Council planning for future generations
2018-19 ANNUAL REPORT
Douglas Shire Mayor Julia Leu said Council is ensuring that its forward thinking is having a positive effect and will impact future generations.
In her message to the 2018-19 annual report, which was the only item on the agenda at an Ordinary Meeting at Council Chambers today, she said she is very pleased to report that Council is planning for future generations.
This is the sixth Annual Report of the Douglas Shire Council.
“Following de-amalgamation from Cairns in 2014 and the successful establishment of the new Douglas Shire Council, I am very pleased to report that Council is planning for future generations.
“We want to leave a legacy that puts Douglas Shire in better shape financially, environmentally and socially.
As the only place in the world home to two World Heritage-listed natural wonders, looking after the environment is at the forefront of our actions as we strive to leave the Douglas Shire in a better state than when we found it,” she said.
In terms of the delivery of projects, she said through the 2018-2019 capital works program, Council spent $12.062 million and a total of $18.225 million with the carry over projects from the previous year.
“Our crews delivered an impressive 56 projects during this time. We curated the most successful Port Douglas Carnivale in its 25-year history with a record-breaking crowd injecting $1.7 million into the region over 10 days.
“It was only the second time we organised the event and Council ensured it exceeded expectations, continuing to contribute to a vibrant events calendar that makes our region a great place to live and visit.
“The new 20ML Port Douglas Water Supply Reservoir - Council’s biggest ever capital works project – was officially opened in November last year, reinforcing our strategy to invest in infrastructure that strengthens our water resilience,” said Mayor Leu.
Mayor Leu said The Annual Report reflects the resilience of the organisation and its ability to persevere through a testing wet season, which saw extreme weather and record major flooding of the Daintree River.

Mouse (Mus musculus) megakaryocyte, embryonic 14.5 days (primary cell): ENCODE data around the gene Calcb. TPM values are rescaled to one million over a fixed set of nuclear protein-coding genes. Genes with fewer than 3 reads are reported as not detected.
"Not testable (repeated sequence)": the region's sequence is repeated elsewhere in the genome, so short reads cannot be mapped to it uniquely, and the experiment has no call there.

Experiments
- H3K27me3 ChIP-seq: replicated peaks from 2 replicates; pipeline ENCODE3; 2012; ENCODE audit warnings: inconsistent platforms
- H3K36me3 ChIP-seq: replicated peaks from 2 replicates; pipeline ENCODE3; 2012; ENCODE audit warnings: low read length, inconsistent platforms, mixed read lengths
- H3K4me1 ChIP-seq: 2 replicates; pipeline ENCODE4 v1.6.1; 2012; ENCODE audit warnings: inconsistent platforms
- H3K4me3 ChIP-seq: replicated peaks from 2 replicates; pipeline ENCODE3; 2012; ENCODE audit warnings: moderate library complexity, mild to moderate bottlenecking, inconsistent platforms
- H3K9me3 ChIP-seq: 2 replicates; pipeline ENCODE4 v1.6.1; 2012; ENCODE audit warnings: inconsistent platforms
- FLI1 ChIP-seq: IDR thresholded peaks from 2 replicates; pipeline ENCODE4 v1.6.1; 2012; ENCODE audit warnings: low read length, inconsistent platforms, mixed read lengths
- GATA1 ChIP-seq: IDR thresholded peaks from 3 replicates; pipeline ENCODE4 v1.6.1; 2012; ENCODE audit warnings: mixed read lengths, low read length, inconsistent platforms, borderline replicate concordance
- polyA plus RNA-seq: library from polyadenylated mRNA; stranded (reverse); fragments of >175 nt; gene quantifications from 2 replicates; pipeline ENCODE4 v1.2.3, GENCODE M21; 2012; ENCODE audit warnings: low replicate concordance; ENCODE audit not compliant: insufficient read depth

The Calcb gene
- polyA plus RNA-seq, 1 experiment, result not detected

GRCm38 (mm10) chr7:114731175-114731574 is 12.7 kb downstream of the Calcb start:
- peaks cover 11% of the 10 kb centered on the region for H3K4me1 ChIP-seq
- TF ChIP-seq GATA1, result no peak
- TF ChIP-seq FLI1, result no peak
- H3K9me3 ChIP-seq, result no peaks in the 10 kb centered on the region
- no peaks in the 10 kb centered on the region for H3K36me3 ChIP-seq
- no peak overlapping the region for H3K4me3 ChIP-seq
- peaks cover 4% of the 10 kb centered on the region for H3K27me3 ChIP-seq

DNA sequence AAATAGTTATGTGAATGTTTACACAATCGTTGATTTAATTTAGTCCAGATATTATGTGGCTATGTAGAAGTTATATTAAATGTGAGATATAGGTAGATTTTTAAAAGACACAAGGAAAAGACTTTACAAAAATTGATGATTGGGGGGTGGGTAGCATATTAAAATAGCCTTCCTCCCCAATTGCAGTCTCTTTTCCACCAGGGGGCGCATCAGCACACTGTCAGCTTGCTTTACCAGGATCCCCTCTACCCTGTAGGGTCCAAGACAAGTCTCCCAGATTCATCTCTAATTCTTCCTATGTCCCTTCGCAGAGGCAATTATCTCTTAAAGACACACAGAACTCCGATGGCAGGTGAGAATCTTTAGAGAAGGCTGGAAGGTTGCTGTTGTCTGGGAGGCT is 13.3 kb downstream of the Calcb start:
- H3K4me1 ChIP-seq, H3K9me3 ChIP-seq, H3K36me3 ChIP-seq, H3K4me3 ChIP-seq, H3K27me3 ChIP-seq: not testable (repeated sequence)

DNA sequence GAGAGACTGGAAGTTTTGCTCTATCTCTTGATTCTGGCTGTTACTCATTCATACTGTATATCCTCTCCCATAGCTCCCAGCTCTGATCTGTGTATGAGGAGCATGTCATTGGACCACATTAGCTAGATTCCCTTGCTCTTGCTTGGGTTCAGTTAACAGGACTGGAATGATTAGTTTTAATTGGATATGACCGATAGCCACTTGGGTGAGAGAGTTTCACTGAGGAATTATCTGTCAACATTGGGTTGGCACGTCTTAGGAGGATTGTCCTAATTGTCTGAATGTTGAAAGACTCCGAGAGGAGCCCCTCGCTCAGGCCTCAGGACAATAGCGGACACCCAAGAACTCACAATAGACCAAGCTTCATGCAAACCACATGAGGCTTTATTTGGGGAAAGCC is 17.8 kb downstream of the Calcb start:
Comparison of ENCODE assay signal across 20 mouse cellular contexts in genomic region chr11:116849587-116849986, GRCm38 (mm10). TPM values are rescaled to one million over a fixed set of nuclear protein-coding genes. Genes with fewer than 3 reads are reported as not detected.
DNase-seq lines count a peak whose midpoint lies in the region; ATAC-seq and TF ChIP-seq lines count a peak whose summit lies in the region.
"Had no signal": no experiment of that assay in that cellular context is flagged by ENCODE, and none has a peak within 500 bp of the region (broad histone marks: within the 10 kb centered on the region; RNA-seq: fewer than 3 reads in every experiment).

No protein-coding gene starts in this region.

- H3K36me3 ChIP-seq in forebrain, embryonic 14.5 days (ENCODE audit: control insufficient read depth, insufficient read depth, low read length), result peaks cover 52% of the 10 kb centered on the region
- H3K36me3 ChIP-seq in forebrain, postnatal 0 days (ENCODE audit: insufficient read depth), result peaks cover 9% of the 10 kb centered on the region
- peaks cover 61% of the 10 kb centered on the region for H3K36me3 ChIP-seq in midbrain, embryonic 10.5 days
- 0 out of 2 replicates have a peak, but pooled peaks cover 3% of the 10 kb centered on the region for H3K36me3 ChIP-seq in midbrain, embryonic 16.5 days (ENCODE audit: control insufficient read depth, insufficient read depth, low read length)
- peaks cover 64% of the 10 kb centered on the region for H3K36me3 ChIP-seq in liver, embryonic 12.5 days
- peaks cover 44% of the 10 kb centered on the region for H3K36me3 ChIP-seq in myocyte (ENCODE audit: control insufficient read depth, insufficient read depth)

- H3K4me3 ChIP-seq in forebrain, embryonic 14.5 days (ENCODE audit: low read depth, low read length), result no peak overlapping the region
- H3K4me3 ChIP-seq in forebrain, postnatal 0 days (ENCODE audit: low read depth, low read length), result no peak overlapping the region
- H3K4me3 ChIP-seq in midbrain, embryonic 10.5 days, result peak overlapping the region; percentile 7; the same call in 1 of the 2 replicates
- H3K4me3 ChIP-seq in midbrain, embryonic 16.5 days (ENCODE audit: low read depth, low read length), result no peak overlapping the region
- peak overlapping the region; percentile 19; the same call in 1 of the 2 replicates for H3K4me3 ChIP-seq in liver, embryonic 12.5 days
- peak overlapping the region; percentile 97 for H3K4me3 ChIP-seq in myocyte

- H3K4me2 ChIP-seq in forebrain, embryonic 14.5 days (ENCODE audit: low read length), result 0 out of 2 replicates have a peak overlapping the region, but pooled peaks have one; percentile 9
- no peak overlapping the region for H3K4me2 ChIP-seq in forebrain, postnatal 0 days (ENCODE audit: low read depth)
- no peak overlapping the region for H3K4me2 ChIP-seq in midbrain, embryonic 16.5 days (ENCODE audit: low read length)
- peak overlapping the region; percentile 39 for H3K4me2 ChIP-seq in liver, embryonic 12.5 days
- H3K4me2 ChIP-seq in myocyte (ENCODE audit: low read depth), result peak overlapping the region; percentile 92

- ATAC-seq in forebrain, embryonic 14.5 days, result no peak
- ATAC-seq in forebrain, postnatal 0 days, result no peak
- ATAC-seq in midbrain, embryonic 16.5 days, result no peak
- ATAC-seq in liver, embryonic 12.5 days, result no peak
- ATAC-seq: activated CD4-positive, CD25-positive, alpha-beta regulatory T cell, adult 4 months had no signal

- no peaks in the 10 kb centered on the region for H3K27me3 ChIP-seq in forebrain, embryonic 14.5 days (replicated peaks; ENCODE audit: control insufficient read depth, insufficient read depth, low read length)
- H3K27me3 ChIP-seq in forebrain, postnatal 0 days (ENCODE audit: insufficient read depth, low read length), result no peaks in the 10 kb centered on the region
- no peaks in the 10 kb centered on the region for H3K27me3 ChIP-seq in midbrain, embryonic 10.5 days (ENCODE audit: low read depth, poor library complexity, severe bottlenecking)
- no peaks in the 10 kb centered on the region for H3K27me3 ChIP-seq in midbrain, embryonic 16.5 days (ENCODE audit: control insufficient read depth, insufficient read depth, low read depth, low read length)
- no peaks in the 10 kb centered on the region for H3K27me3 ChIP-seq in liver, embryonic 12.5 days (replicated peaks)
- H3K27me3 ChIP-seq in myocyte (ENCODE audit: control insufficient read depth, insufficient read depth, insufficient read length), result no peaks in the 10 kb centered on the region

“Recovery efforts doubled our workload and put pressure on our civil crews with an estimated $17 million damage bill.
“But, despite this, Council is still projecting its first budget surplus in the 2019-2020 financial year. It is a credit to Council’s focus on prudent financial management that the impact of extreme weather and the emergent works were mitigated appropriately.”
Reflecting on his first year as CEO, Mark Stoermer said it has been a year of change and renewal.
Over the past year, we have seen many new faces at Council who bring their talent, enthusiasm and ideas. We also said goodbye to some fantastic long-term employees and I would like to thank all of them for their contribution.
“We implemented a new organisational structure which removed one layer of management in order to flatten the structure. Ultimately, the new structure aims to improve customer service through more cross-departmental collaboration and less bureaucracy. The savings have been used to fund other vital projects and positions,” he said.
He said when Mother Nature tested the organisation’s ability to cope – the shire experienced one of its most testing weather conditions during this period – Council was able to meet each new crisis with professionalism and expertise.
“This season the Council was more prepared than ever with a rigorous disaster response plan and community access to flood monitoring works and the online Disaster Dashboard. The dedication of staff showed over and over again.”
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